Those restoration efforts included using a large net blasted over the top of a group. of wild turkeys. In that scenario, captured turkeys are placed inside specially designed cardboard boxes, then transported and released in a suitable habitat. Nature takes its course and soon the area has a healthy turkey population again.

Without blocking a building or driveway, park near the maintenance buildings. On the front side of the lean-to building under the shade of an enormous hackberry tree is an enlarged map and current information about wildlife.

Cross KY 368 and walk to the right of the old farmhouse and along the access road. Look for the trail entrance to the right of the house, marked with a yellow sign. As you come up the hill, you’ll see an old stone fence.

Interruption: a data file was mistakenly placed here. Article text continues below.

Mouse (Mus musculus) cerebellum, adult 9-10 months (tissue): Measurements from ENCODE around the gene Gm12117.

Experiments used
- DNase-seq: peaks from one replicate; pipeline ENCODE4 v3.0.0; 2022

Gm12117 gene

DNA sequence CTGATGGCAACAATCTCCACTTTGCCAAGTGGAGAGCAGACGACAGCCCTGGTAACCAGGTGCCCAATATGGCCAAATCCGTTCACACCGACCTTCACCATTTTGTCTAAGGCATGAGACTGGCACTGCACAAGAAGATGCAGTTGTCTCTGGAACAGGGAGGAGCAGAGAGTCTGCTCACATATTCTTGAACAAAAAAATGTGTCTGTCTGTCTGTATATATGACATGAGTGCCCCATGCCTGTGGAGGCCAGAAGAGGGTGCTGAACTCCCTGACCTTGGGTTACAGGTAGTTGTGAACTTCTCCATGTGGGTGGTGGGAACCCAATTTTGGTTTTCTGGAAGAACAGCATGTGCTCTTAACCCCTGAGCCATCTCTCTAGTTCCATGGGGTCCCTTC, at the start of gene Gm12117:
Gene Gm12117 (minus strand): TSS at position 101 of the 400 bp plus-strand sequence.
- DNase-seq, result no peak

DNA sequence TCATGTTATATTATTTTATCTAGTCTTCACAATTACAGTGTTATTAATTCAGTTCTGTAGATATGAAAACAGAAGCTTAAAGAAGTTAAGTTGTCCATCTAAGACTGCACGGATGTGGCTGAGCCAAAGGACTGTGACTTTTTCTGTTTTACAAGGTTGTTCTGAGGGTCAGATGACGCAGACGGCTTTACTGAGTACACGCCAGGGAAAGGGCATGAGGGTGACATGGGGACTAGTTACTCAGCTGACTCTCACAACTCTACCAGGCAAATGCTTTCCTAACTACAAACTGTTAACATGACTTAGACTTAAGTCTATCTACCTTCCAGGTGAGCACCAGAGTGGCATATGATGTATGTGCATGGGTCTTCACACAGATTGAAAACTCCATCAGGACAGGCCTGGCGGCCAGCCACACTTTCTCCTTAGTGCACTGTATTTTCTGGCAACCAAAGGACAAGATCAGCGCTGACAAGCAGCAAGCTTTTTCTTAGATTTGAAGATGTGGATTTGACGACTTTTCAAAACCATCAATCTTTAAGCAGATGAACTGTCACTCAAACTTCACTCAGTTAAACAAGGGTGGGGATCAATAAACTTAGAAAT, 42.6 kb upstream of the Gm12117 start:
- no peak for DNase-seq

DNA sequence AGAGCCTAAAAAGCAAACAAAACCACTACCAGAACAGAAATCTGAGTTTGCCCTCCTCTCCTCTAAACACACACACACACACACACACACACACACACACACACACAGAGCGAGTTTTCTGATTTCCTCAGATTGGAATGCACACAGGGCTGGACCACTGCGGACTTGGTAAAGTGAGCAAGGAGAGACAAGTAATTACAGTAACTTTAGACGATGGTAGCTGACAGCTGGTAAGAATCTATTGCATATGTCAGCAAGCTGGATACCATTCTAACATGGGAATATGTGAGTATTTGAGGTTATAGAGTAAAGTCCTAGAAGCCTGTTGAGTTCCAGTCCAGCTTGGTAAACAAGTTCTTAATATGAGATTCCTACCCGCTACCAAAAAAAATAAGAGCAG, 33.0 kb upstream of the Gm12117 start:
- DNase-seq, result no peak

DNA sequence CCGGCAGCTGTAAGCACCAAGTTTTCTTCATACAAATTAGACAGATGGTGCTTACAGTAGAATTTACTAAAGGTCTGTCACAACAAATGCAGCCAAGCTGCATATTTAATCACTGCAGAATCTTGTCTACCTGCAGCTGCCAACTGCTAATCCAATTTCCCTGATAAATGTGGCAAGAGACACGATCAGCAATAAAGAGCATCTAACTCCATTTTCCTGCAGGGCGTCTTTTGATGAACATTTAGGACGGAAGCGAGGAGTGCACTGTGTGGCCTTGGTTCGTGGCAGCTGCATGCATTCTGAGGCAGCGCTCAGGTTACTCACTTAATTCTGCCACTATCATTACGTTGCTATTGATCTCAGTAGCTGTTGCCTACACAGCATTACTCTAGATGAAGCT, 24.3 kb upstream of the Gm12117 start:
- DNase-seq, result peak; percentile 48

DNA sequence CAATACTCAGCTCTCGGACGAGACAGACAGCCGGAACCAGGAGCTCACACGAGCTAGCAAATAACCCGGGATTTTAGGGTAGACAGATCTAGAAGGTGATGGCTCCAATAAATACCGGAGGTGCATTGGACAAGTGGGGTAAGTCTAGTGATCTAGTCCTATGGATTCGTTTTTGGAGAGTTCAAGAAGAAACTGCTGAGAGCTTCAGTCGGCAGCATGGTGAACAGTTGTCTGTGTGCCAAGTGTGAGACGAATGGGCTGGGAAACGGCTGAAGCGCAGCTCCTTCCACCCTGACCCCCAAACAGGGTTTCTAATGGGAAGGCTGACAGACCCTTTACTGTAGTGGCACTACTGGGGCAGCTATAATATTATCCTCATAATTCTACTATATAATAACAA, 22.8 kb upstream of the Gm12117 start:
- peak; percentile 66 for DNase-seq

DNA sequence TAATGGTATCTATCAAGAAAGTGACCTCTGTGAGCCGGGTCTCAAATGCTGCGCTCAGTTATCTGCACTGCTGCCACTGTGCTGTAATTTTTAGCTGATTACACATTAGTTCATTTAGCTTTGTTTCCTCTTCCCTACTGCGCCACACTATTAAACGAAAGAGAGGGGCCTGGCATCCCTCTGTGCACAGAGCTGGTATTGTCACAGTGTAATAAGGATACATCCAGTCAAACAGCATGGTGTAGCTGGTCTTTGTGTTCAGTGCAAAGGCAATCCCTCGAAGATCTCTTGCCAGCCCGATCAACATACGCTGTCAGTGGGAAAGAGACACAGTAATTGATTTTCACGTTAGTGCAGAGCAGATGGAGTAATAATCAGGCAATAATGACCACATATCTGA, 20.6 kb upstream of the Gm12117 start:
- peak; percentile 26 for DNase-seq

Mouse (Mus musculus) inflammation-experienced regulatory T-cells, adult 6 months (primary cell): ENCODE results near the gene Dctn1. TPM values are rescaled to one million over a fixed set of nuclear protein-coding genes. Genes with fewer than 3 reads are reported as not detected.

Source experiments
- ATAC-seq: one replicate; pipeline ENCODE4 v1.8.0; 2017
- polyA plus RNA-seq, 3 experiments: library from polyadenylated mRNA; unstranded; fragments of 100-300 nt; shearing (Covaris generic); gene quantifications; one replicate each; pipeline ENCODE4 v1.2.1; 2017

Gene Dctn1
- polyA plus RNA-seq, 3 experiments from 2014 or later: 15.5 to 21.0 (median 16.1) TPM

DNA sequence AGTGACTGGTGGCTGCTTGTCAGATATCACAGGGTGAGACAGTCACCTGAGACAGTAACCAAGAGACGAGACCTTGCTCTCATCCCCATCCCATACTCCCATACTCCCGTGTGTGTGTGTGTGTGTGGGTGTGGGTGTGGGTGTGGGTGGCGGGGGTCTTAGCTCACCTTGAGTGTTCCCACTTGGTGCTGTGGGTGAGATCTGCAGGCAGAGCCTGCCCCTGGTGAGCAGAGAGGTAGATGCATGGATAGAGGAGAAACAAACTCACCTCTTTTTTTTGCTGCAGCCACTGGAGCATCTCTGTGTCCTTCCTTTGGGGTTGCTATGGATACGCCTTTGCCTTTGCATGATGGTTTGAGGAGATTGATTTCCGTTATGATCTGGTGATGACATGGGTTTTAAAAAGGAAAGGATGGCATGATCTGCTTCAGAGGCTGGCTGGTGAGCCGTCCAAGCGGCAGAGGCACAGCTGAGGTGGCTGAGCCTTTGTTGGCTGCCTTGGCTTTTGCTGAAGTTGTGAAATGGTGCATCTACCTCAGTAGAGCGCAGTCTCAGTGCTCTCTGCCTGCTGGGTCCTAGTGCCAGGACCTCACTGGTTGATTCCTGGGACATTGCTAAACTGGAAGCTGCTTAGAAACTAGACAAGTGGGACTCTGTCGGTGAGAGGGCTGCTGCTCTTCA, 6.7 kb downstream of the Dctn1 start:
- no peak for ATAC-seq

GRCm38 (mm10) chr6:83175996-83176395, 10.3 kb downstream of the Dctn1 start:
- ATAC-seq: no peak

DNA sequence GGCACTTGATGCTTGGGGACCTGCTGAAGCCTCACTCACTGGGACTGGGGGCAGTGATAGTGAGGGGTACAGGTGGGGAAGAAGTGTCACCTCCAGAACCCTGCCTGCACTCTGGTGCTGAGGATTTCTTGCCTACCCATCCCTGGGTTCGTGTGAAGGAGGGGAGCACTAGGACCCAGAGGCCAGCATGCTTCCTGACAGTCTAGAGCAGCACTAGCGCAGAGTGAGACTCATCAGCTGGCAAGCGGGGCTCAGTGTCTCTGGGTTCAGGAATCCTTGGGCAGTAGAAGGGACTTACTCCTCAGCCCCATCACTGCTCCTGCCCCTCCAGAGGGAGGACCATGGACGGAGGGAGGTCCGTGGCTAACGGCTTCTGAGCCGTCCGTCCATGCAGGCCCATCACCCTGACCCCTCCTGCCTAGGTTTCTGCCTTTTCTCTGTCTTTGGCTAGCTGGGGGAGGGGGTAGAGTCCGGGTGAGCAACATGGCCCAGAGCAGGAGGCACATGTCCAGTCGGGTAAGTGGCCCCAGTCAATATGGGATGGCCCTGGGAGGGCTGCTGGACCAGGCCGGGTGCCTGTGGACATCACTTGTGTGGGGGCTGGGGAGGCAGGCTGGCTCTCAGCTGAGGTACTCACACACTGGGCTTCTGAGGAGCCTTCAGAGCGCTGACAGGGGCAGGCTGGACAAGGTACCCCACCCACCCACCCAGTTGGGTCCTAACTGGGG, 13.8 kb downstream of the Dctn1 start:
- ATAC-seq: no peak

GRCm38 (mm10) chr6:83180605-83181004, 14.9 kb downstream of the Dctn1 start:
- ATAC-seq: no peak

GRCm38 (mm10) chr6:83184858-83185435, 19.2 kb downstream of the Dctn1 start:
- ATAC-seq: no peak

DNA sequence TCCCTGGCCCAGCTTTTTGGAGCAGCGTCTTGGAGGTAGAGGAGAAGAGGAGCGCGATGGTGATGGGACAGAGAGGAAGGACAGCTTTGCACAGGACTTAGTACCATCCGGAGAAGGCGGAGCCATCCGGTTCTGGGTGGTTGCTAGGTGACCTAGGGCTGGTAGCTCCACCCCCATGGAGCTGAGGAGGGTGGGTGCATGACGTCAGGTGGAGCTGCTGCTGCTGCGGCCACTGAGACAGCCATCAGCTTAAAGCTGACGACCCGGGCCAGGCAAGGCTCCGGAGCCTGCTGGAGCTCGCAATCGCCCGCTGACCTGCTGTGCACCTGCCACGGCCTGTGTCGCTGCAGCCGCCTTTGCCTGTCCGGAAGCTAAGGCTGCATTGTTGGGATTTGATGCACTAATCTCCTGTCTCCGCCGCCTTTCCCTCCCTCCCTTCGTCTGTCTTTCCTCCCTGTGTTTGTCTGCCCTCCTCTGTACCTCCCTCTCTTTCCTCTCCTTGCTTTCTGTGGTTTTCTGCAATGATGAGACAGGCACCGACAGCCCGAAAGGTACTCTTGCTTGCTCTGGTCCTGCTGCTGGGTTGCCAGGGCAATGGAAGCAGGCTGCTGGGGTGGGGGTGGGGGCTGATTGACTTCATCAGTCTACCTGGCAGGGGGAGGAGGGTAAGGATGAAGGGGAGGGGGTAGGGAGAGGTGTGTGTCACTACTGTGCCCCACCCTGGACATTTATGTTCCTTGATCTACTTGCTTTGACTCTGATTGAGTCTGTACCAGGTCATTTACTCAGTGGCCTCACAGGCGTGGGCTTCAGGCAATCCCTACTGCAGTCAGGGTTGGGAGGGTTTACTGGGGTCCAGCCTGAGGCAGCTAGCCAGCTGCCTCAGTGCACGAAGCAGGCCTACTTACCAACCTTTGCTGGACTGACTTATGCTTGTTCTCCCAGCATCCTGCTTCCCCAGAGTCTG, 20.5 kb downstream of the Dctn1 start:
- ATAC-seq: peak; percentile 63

Walk up an old lane bordered by autumn olive trees and black-eyed Susans. A good portion of the hike is in full sun. Along the edges of the trail, red cedars are pioneering the old farm fields. The high spot at 0.27 miles offers an excellent spot to view the ridgelines and enjoy the area’s tranquility.

At 0.41 miles, the small pond to the right of the trail is home to enormous bullfrogs. Near the pond are sassafras trees, hickories, and red cedars, as well as red, white, and chinquapin oak trees. Here, the trail winds through a stand of trees that are just a little bit older. The grand white oaks are accompanied by large sassafras trees. Turkeys frequent this area, as evidenced by the scratch marks on the ground, dusting areas, feathers, and ample quantities of turkey scat.

You’ll pass a fence line to the left of the trail at 0.59 miles. Plenty of honey locust trees are found here. The large needles growing from the trees’ bark have been used throughout history for a variety of purposes, including as sewing needles and fishing implements.